Since 2016, an increasing number of cities and other political districts have faced lawsuits under the California Voting Rights Act (CVRA). The CVRA states that an “at-large” method of election (in which candidates are elected citywide rather than by districts) may not be used if it impairs the ability of a protected class to elect candidates of its choice.
In 2016, 88% of California cities had at-large electoral systems and were thus potentially in violation of the CVRA. Proving a violation under the CVRA is a low bar for plaintiffs to clear. Plaintiffs only need to show that there is “racially polarized” voting, under which minority voters prefer different candidates than the majority.
The legal landscape changed in 2016, when the CVRA was amended to allow cities to avoid a potential CVRA lawsuit if (1) the city passes a resolution to switch to district elections within 45 days of receipt of a demand letter from the plaintiffs, and (2) the city reimburses plaintiff legal fees up to $30,000. This amendment led to an explosion of demand letters from plaintiffs’ law firms, sent to nearly every city, school district, sanitation district, and any other type of political district in California that holds at-large elections.
NERA is frequently retained by cities and other political districts that have received these demand letters in order to test for racial polarization. For these analyses, we collect demographic and voting data at the election precinct level from county-level statements of votes, voter registration rolls, and third-party datasets. We then estimate regressions and other statistical models to determine if there is evidence of racially polarized voting as defined by the courts—specifically, whether voting precincts with higher proportions of minority voters prefer different candidates than precincts with lower proportions of minority voters.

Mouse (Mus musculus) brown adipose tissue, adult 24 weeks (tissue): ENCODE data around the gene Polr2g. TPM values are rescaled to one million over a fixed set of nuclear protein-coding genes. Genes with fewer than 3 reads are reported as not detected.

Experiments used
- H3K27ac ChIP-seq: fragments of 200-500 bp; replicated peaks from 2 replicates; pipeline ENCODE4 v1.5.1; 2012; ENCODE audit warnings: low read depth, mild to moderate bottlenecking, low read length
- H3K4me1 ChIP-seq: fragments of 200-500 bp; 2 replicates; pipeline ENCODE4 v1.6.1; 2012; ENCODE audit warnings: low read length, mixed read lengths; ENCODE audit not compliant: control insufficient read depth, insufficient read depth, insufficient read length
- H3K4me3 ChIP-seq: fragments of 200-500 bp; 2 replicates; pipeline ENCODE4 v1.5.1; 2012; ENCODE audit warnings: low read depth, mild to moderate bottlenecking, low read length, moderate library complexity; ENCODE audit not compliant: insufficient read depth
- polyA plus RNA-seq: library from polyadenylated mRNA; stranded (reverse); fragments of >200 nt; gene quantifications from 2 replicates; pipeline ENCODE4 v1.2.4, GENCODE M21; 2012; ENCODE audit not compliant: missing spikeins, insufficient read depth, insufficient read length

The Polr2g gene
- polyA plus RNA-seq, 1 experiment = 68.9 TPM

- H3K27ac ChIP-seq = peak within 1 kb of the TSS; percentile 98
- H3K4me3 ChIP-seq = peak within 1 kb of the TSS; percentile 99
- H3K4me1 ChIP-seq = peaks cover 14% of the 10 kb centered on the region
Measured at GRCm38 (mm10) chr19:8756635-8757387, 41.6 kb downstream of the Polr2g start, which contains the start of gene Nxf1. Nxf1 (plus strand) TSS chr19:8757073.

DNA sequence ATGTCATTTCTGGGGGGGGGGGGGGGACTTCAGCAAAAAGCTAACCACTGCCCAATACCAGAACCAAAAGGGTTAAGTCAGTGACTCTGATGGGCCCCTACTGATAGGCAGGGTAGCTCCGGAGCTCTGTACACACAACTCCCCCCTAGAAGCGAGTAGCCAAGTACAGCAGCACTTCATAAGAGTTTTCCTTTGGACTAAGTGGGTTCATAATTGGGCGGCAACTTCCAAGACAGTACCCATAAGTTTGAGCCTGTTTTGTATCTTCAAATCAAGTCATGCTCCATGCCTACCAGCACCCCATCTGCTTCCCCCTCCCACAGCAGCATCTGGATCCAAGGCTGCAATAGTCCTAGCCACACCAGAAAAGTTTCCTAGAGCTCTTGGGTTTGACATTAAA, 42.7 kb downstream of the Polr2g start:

From the moment we are retained, the clock is ticking—we must provide high-quality analysis to our client well before the expiration of the 45-day time limit described in the CVRA. Our analysis is one piece of evidence that our clients consider as they decide how to respond to the demand letter.
In most cases, our clients decide to settle. In fact, many cities and political districts have begun to preemptively switch to district elections to avoid the threat of CVRA litigation. Challenging a CVRA complaint in court can cost millions of dollars, and the outcome of these cases is far from certain. NERA’s analyses of racially polarized voting are thus a key piece of information for cities and other political districts facing a crucial administrative and financial decision.